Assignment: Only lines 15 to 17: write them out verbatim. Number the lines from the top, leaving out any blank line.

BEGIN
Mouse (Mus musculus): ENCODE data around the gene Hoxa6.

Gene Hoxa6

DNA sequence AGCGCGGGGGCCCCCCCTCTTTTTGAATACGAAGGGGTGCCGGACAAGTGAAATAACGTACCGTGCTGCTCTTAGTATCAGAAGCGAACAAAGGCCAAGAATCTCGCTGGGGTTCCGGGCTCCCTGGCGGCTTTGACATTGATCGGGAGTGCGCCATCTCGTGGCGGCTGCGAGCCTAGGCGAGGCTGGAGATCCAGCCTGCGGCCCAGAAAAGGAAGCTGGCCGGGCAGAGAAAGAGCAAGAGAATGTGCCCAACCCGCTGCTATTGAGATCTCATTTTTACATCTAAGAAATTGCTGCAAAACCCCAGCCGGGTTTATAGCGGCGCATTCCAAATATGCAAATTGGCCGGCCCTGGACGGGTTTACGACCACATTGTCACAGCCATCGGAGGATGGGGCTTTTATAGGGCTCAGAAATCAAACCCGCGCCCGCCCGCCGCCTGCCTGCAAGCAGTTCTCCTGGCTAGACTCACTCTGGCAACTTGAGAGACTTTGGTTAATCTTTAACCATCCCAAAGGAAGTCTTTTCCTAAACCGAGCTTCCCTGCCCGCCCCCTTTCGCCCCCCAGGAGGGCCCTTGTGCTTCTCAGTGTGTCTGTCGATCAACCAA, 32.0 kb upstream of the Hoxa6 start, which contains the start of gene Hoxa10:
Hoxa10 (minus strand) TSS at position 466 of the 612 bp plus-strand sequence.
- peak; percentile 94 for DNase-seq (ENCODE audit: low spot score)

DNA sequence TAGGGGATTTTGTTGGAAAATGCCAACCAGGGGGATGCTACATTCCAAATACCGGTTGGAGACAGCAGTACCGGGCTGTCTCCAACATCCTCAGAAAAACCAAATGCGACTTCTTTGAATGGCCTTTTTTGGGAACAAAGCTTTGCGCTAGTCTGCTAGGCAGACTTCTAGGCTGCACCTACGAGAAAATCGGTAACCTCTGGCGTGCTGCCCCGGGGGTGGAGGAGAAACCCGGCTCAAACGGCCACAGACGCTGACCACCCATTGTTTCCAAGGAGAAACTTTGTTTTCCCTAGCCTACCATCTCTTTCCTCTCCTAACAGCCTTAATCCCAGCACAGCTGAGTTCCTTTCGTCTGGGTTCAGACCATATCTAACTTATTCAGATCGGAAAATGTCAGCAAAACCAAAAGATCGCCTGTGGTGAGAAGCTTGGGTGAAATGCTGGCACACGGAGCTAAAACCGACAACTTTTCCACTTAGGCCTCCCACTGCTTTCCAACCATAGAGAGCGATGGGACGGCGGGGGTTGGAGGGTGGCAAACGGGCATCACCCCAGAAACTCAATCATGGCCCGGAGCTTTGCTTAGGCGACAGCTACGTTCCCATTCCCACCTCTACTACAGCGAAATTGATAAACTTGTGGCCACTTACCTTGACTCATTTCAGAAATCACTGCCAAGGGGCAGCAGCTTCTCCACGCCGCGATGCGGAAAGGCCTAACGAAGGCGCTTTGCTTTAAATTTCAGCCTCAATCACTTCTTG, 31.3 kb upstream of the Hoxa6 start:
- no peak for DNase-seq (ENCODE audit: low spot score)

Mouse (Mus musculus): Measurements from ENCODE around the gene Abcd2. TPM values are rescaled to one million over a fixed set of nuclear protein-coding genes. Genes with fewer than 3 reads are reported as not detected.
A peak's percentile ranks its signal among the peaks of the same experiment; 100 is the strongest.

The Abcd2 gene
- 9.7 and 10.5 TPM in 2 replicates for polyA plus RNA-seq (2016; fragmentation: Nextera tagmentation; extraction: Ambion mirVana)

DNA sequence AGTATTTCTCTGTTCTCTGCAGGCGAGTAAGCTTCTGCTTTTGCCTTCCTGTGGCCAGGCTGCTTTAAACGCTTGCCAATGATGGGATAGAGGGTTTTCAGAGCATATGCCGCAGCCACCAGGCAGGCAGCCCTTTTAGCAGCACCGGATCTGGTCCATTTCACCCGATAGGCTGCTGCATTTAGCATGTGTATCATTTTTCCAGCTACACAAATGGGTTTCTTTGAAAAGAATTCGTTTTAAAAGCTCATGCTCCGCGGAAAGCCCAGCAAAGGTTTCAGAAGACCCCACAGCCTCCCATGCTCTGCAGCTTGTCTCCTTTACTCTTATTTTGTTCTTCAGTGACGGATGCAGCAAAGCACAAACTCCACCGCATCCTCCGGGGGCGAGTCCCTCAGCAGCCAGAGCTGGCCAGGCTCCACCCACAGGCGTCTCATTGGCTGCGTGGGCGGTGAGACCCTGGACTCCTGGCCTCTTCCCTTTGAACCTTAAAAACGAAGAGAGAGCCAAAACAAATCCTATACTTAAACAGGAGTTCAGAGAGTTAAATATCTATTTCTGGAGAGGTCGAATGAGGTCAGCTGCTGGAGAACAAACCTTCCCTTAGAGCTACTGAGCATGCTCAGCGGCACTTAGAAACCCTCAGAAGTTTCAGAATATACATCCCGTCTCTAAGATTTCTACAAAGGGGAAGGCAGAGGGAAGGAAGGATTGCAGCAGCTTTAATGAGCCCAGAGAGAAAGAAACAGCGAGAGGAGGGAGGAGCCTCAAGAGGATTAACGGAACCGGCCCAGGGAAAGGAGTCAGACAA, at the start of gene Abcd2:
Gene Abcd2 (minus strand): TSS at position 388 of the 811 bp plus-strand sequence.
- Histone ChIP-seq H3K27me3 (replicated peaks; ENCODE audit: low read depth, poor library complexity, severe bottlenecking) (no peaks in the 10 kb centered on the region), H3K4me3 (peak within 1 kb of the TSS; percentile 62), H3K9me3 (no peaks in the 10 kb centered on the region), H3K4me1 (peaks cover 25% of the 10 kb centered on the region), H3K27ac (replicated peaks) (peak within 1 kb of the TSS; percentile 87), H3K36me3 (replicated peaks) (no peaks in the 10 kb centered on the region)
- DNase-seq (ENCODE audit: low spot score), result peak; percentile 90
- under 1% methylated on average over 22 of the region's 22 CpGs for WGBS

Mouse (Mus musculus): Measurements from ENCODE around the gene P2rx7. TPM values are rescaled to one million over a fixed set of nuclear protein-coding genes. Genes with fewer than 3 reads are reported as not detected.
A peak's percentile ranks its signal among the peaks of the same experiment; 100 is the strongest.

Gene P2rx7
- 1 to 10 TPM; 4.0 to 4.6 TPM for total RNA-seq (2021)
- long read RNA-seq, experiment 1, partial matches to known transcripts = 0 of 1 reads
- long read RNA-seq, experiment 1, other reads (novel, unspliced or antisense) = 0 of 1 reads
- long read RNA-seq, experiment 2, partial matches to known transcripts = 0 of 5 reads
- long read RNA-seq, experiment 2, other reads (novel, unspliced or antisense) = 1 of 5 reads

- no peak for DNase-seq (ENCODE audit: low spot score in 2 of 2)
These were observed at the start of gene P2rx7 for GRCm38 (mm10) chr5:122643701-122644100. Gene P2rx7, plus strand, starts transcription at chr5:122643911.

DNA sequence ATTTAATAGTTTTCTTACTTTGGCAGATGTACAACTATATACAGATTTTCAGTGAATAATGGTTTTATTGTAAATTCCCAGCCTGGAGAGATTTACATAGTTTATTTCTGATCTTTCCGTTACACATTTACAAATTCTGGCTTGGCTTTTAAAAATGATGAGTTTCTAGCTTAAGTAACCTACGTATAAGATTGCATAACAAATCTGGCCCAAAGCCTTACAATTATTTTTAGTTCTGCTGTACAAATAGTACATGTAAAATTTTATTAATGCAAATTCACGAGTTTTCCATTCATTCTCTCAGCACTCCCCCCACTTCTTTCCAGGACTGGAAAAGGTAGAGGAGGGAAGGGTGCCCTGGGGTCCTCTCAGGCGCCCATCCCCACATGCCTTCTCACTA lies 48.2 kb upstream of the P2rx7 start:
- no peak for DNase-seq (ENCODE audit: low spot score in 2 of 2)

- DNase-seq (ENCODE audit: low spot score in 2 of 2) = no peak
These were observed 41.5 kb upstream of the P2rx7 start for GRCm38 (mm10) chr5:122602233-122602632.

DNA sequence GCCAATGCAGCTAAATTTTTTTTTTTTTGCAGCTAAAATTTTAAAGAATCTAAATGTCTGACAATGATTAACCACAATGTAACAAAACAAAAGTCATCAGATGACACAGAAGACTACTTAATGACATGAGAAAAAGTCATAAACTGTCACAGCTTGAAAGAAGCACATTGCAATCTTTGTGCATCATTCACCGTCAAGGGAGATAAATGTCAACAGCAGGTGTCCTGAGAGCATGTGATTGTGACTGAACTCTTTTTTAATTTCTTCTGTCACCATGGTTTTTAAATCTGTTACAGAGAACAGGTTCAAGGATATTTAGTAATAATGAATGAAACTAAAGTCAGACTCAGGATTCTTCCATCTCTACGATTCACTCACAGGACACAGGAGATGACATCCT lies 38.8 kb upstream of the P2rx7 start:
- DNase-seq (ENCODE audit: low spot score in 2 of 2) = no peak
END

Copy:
- DNase-seq (ENCODE audit: low spot score), result peak; percentile 90
- under 1% methylated on average over 22 of the region's 22 CpGs for WGBS

Mouse (Mus musculus): Measurements from ENCODE around the gene P2rx7. TPM values are rescaled to one million over a fixed set of nuclear protein-coding genes. Genes with fewer than 3 reads are reported as not detected.